‘Wow! This is incredible… Like the soundtrack to ‘Alien’ or something!
It’s safe to say that the presenters of BBC London’s regular ‘Making A Difference’ feature were intrigued when an extract from the inaugural edition of ‘Sounds From Home’ was chosen to open their weekend bulletin back in May. It was the first in a planned series of short video tutorials suggesting creative or practical projects to undertake during lockdown, using material from London Metropolitan Archives (LMA) as sources of inspiration.
On this occasion we were galvanised into action by the discovery of some experimental graphic scores found in a 1976 educational boxset from the Inner London Education Authority (more commonly known as ‘ILEA’), which managed educational provision in inner London between 1965 and 1990. Inside the box we found five reel to reel tapes, a teacher’s manual and various posters of graphic scores, each an exercise in composition that swapped the conventional crotchets and semi-quavers for shapes, colours and symbols. It was effectively all you needed to start making your own experimental music, so we thought ‘why not?’
By combining the original progressive spirit of the graphic score with a few basic instructions for newcomers, we aimed to help people create their own journey into the far reaches of outer space – all without needing to go outside. It was our hope to bring the ideals of this ILEA boxset into the twenty first century and to inspire a whole new generation of youthful sonic explorers to set out on their own voyage of discovery – each armed with only a few household items and a sense of adventure. Here’s what we came up with:
But where exactly did this boxset come from in the first place? Now that we’ve travelled through the cosmos, let’s take a trip back in time. To offer a sense of the broader educational environment of the late 1960s and 1970s, we highly recommend watching ‘Music in School: A New Sound’, a television programme produced for BBC Schools in 1969 by John Hosier – who also produced the long-running BBC series Music Time. It features pupils from Shoreditch School and Ivydale Primary School engaged in numerous exercises in experimental composition and performance, before using these sounds to tell the story of a journey into space, to a far-flung celestial body known only as ‘the planet Galaxy’. We’d recommend making yourself a hot beverage and just settling down to watch the whole charming, wondrous affair in one sitting. Can you remember your music classes at school being anything like this? We certainly can’t!
Watching it over half a century later, what makes this programme especially fascinating is the emphasis on several themes – an understanding of sound, an imaginative interpretation of instructions and a sense of co-creation, or collaborative creativity. Obviously, something quite fresh and exciting was going on at this time – and this was still a full seven years before our boxset came into being.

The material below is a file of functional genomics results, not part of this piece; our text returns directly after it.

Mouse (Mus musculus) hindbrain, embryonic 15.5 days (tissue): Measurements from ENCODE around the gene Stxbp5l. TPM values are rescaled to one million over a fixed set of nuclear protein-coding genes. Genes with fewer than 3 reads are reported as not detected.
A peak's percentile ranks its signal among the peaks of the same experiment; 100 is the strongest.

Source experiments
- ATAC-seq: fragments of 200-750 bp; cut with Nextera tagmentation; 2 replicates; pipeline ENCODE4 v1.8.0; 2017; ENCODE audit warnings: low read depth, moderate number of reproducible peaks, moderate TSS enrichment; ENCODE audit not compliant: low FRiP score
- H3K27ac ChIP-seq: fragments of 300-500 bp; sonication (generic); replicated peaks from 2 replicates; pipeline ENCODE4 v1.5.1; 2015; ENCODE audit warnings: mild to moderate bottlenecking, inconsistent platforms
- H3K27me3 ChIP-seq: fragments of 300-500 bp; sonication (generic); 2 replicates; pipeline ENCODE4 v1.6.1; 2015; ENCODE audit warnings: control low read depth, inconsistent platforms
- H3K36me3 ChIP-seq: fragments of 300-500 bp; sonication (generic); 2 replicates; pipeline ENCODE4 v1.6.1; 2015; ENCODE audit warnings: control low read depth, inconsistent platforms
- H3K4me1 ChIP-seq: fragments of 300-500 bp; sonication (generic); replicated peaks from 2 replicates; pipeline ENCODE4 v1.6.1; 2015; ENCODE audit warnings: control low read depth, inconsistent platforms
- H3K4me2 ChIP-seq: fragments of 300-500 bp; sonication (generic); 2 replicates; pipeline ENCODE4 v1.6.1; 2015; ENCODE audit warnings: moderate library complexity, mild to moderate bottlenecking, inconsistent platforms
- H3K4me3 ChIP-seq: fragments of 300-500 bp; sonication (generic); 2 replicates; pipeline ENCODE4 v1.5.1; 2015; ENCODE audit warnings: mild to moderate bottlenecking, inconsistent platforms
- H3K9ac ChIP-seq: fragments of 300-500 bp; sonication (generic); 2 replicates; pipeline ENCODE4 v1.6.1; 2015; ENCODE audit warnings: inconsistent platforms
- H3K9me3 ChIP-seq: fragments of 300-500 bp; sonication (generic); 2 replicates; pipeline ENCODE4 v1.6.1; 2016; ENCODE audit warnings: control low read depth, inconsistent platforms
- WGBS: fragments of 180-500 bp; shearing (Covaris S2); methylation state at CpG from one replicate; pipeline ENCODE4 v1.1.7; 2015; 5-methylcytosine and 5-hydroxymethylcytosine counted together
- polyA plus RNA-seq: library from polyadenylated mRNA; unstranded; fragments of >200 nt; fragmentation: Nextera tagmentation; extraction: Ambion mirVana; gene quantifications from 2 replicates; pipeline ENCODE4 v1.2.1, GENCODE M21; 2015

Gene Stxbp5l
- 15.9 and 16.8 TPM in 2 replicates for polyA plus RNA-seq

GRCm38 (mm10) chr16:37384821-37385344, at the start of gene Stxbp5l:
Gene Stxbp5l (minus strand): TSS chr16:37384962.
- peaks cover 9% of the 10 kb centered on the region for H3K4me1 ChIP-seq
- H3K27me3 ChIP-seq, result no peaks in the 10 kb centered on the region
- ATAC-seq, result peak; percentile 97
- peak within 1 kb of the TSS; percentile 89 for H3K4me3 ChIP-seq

In those years between 1969 and 1976, this more experimental approach to listening and making music moved into the mainstream of music education in London’s schools. This was due to the rise of electronic music in the popular consciousness and also to a few remarkable people who worked in ILEA’s music department and various organisations in its wider orbit (no pun intended).
We were particularly excited to spot the name John Baker in the boxset’s credits as ‘Audio Producer / Editor’. There could be little doubt that it was the same pioneering composer who worked for the BBC Radiophonic Workshop from 1963 to 1974, best remembered for his astonishing work mixing jazz with the latest developments in electronic music.
For the uninitiated, this short video provides a brief history of the Radiophonic Workshop and attempts to place it in context, demonstrating the influence that its output had on generations of music makers, many of whom would have been schoolchildren in the 1970s. Mention the name of this hugely influential BBC department to your average electronic music enthusiast and just watch their eyes light up as they enthuse about its seismically important role providing music and sound effects to the TV series Dr. Who, particularly the iconic theme tune. Originally composed by Ron Grainer, it transformed into an eerie, otherworldly voyage through the ministrations of the late electronic pioneer Delia Derbyshire and the ever-affable engineer Dick Mills – in fact Grainer’s first response to hearing their treatment of his work was rumoured to be simply ‘Did I write that?’. Note the frequent use of visual language in this fascinating video describing how the theme was put together:
In a time before synthesisers and computers made electronic music a more simplified process, members of the workshop would use household objects, rudimentary electronic equipment and the experimental cutting and splicing techniques of musique concrète to create the sounds of other worlds and conjure up nightmarish creatures – bringing modernist avant-garde sounds into the nation’s living rooms every Saturday teatime as it did so. But while the Radiophonic Workshop is perhaps better known for soundtracking the nefarious misdeeds of Daleks and Cybermen, they were also instrumental in bringing the sounds of the future into our schools – starting with the gymnasium.